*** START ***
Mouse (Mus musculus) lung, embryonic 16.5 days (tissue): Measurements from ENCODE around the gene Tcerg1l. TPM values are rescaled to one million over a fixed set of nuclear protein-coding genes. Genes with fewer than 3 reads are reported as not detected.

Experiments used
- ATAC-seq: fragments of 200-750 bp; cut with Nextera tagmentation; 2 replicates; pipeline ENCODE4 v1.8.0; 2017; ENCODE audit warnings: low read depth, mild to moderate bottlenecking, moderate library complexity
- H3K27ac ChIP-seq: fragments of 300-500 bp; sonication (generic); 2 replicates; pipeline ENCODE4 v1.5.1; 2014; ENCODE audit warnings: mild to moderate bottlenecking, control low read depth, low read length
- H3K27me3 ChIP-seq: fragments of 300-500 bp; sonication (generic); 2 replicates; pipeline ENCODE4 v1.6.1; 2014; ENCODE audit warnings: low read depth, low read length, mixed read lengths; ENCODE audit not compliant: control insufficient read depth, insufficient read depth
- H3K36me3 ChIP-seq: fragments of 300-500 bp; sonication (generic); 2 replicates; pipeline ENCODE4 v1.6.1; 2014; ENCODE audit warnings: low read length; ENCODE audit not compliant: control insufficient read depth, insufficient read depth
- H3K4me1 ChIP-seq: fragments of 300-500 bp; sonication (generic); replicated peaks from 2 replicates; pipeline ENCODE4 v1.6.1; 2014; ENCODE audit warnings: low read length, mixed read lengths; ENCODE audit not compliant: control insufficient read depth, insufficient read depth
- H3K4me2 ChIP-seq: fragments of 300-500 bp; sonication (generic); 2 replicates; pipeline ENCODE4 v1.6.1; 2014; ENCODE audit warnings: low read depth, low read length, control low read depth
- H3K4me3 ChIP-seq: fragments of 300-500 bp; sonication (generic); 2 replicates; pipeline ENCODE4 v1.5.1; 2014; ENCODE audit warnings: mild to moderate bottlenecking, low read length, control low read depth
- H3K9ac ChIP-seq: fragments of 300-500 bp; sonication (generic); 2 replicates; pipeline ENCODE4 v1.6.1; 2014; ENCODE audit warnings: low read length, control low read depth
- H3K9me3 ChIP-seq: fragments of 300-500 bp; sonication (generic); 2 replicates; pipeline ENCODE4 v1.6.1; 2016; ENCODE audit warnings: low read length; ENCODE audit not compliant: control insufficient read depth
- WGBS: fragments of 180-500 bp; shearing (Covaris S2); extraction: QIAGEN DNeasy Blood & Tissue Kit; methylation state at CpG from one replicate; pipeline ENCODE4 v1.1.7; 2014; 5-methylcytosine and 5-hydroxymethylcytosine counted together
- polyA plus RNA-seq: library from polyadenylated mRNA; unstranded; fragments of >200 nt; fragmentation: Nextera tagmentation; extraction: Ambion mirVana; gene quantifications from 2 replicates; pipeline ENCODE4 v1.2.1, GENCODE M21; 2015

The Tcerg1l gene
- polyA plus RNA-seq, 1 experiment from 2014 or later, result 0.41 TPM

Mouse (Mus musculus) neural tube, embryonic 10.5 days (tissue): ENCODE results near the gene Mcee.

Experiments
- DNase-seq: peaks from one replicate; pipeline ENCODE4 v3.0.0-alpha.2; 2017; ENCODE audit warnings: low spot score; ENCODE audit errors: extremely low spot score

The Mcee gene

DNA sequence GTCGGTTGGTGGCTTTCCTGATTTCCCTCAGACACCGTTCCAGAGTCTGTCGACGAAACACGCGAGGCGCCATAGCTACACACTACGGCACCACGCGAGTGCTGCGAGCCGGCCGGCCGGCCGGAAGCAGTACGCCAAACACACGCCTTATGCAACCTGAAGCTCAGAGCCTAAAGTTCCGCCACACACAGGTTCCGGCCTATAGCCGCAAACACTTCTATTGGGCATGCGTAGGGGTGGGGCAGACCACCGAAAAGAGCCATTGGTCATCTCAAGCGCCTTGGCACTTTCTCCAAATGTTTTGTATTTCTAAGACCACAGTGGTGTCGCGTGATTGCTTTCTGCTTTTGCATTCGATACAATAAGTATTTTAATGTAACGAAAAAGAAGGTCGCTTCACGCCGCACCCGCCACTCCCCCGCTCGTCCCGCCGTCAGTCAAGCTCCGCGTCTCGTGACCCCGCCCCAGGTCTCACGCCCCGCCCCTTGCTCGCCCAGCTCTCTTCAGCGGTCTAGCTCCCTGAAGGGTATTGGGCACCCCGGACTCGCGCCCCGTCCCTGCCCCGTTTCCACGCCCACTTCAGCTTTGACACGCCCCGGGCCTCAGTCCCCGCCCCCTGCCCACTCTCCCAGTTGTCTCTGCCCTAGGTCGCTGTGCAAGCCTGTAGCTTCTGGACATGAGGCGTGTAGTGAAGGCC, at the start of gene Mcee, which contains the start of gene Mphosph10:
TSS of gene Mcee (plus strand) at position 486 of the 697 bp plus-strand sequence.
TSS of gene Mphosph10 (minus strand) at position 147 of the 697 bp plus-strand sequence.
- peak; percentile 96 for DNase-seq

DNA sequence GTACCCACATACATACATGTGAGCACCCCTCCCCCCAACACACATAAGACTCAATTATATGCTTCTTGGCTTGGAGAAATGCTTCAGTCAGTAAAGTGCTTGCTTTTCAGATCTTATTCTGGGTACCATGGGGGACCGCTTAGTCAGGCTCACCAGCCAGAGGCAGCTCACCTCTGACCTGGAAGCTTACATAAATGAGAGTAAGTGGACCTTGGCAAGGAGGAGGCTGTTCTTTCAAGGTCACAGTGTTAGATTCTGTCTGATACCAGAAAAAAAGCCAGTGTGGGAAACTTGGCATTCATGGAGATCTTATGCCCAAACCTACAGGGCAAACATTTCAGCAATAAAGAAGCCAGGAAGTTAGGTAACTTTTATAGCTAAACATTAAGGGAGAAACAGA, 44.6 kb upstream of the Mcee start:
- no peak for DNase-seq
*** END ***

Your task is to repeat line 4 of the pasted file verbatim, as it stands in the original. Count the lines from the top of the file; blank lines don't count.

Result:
- H3K27ac ChIP-seq: fragments of 300-500 bp; sonication (generic); 2 replicates; pipeline ENCODE4 v1.5.1; 2014; ENCODE audit warnings: mild to moderate bottlenecking, control low read depth, low read length